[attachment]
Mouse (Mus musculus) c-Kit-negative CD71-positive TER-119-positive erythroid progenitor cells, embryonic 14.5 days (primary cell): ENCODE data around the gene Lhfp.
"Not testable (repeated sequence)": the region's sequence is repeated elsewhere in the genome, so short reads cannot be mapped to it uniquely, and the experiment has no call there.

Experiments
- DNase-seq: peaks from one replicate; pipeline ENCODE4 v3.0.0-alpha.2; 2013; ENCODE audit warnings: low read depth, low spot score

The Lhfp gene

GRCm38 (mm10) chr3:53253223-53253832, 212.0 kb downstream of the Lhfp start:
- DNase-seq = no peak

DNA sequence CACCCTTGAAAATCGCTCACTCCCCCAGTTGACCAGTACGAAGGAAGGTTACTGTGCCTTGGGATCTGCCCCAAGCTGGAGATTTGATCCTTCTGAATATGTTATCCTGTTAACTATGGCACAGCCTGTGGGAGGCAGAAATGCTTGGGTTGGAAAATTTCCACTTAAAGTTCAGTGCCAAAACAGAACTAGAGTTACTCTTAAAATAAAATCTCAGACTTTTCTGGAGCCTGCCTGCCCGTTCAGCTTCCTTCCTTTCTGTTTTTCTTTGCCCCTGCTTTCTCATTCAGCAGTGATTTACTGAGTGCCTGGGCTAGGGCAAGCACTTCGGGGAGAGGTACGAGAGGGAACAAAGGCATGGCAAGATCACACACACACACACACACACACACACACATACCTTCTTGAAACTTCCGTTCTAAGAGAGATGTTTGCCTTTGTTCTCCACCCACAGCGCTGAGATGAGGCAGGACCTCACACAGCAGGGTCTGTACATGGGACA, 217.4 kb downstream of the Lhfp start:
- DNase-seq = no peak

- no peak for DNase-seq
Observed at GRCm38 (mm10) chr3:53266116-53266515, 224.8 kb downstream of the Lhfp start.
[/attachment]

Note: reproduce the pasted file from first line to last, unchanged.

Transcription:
Mouse (Mus musculus) c-Kit-negative CD71-positive TER-119-positive erythroid progenitor cells, embryonic 14.5 days (primary cell): ENCODE data around the gene Lhfp.
"Not testable (repeated sequence)": the region's sequence is repeated elsewhere in the genome, so short reads cannot be mapped to it uniquely, and the experiment has no call there.

Experiments
- DNase-seq: peaks from one replicate; pipeline ENCODE4 v3.0.0-alpha.2; 2013; ENCODE audit warnings: low read depth, low spot score

The Lhfp gene

GRCm38 (mm10) chr3:53253223-53253832, 212.0 kb downstream of the Lhfp start:
- DNase-seq = no peak

DNA sequence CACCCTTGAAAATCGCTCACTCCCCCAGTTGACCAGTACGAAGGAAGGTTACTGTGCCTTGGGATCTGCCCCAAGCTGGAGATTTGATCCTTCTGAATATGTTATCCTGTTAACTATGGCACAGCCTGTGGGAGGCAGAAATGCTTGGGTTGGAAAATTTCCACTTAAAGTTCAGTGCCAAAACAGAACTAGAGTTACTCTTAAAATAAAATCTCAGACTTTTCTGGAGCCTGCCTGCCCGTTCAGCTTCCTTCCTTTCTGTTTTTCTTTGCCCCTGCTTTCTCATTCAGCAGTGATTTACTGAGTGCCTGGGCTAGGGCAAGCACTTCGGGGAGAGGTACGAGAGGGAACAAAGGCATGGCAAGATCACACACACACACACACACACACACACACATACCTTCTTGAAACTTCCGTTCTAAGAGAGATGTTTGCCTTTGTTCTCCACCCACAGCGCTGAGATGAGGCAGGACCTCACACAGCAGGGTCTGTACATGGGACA, 217.4 kb downstream of the Lhfp start:
- DNase-seq = no peak

- no peak for DNase-seq
Observed at GRCm38 (mm10) chr3:53266116-53266515, 224.8 kb downstream of the Lhfp start.